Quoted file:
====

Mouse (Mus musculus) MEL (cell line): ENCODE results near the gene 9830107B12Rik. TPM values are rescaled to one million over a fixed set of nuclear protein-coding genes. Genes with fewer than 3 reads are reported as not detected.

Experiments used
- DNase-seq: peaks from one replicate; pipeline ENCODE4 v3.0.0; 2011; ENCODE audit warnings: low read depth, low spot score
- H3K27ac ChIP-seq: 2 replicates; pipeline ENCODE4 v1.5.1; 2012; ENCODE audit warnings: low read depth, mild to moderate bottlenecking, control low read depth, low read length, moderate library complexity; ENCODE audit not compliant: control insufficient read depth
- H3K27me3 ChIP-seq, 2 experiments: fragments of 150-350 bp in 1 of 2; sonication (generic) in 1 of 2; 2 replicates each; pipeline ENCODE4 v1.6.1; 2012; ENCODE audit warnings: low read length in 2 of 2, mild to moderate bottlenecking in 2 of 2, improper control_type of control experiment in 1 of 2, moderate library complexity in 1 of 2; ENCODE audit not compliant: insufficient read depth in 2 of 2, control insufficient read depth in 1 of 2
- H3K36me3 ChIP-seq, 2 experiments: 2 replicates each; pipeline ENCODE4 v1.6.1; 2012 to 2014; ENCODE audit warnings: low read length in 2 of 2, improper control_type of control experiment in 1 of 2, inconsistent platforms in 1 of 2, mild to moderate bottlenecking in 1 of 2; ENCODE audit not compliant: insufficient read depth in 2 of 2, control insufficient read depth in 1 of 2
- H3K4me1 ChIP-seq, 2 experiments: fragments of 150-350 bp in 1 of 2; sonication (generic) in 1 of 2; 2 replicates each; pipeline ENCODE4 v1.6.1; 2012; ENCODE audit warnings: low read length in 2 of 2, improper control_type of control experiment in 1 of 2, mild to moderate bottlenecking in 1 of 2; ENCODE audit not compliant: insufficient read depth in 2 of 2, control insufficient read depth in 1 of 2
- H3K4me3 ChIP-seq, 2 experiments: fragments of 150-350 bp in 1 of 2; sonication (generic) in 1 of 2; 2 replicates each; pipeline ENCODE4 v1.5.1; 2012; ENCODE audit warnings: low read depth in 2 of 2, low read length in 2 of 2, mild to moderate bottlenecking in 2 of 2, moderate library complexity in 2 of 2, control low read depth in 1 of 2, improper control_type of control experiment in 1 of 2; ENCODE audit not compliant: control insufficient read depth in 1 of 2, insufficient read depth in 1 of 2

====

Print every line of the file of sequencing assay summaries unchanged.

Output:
Mouse (Mus musculus) MEL (cell line): ENCODE results near the gene 9830107B12Rik. TPM values are rescaled to one million over a fixed set of nuclear protein-coding genes. Genes with fewer than 3 reads are reported as not detected.

Experiments used
- DNase-seq: peaks from one replicate; pipeline ENCODE4 v3.0.0; 2011; ENCODE audit warnings: low read depth, low spot score
- H3K27ac ChIP-seq: 2 replicates; pipeline ENCODE4 v1.5.1; 2012; ENCODE audit warnings: low read depth, mild to moderate bottlenecking, control low read depth, low read length, moderate library complexity; ENCODE audit not compliant: control insufficient read depth
- H3K27me3 ChIP-seq, 2 experiments: fragments of 150-350 bp in 1 of 2; sonication (generic) in 1 of 2; 2 replicates each; pipeline ENCODE4 v1.6.1; 2012; ENCODE audit warnings: low read length in 2 of 2, mild to moderate bottlenecking in 2 of 2, improper control_type of control experiment in 1 of 2, moderate library complexity in 1 of 2; ENCODE audit not compliant: insufficient read depth in 2 of 2, control insufficient read depth in 1 of 2
- H3K36me3 ChIP-seq, 2 experiments: 2 replicates each; pipeline ENCODE4 v1.6.1; 2012 to 2014; ENCODE audit warnings: low read length in 2 of 2, improper control_type of control experiment in 1 of 2, inconsistent platforms in 1 of 2, mild to moderate bottlenecking in 1 of 2; ENCODE audit not compliant: insufficient read depth in 2 of 2, control insufficient read depth in 1 of 2
- H3K4me1 ChIP-seq, 2 experiments: fragments of 150-350 bp in 1 of 2; sonication (generic) in 1 of 2; 2 replicates each; pipeline ENCODE4 v1.6.1; 2012; ENCODE audit warnings: low read length in 2 of 2, improper control_type of control experiment in 1 of 2, mild to moderate bottlenecking in 1 of 2; ENCODE audit not compliant: insufficient read depth in 2 of 2, control insufficient read depth in 1 of 2
- H3K4me3 ChIP-seq, 2 experiments: fragments of 150-350 bp in 1 of 2; sonication (generic) in 1 of 2; 2 replicates each; pipeline ENCODE4 v1.5.1; 2012; ENCODE audit warnings: low read depth in 2 of 2, low read length in 2 of 2, mild to moderate bottlenecking in 2 of 2, moderate library complexity in 2 of 2, control low read depth in 1 of 2, improper control_type of control experiment in 1 of 2; ENCODE audit not compliant: control insufficient read depth in 1 of 2, insufficient read depth in 1 of 2